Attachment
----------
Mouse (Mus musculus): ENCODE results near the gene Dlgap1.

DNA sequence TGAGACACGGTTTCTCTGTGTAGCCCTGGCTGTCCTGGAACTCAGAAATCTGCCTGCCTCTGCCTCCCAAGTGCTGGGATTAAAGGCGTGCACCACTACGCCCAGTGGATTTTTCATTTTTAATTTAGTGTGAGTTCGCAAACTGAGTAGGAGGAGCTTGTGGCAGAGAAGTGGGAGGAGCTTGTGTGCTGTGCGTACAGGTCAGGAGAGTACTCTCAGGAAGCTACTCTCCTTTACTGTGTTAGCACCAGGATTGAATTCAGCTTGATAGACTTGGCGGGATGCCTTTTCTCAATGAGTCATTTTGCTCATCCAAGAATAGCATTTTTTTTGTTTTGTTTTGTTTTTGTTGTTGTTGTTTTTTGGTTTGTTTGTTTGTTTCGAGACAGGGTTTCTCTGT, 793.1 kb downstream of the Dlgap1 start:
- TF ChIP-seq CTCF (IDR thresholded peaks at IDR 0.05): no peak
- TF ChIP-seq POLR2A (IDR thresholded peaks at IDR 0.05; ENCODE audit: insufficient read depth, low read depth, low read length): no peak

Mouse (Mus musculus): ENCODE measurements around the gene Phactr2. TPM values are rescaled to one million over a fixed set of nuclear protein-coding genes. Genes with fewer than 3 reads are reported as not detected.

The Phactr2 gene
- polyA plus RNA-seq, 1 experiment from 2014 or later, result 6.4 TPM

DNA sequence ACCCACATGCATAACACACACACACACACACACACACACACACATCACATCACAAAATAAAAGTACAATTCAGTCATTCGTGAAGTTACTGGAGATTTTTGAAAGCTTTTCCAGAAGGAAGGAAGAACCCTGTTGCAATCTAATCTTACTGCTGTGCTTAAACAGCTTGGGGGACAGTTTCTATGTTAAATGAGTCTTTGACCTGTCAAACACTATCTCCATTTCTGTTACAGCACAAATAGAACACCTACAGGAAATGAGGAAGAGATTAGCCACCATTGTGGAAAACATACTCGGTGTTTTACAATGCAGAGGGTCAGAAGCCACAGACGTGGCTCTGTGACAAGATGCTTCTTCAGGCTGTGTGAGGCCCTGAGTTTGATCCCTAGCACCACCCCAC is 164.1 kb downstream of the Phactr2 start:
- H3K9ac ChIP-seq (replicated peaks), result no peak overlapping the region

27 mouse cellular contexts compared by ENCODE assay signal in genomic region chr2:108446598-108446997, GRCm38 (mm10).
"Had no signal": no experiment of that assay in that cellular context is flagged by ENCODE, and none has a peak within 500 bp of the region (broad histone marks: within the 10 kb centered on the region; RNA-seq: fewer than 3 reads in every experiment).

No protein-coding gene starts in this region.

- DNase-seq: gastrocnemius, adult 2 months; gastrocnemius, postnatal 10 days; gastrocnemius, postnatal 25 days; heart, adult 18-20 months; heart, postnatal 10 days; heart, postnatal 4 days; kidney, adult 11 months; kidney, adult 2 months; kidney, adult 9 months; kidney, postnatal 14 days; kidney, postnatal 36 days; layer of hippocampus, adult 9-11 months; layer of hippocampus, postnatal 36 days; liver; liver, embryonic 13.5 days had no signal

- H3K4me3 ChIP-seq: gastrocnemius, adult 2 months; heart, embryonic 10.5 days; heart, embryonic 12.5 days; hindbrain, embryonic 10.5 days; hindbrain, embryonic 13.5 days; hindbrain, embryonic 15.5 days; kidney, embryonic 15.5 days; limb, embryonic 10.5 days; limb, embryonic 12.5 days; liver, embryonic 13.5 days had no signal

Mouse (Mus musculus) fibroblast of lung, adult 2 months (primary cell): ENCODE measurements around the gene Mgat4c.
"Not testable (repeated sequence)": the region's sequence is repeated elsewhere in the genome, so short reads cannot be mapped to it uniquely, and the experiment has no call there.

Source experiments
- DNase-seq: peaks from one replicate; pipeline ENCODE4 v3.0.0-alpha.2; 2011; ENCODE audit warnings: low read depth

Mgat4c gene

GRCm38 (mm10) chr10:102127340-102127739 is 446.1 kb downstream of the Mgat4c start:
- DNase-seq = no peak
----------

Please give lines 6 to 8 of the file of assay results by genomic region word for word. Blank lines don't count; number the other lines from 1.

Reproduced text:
The Phactr2 gene
- polyA plus RNA-seq, 1 experiment from 2014 or later, result 6.4 TPM

DNA sequence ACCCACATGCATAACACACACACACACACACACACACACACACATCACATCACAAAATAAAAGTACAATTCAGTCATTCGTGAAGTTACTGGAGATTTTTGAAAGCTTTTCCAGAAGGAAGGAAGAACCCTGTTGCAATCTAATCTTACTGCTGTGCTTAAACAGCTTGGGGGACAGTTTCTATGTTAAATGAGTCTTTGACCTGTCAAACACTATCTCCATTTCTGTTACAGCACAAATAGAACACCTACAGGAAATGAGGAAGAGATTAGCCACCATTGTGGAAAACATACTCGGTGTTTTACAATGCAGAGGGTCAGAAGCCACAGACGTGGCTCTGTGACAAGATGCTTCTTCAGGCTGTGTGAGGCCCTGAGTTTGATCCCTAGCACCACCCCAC is 164.1 kb downstream of the Phactr2 start: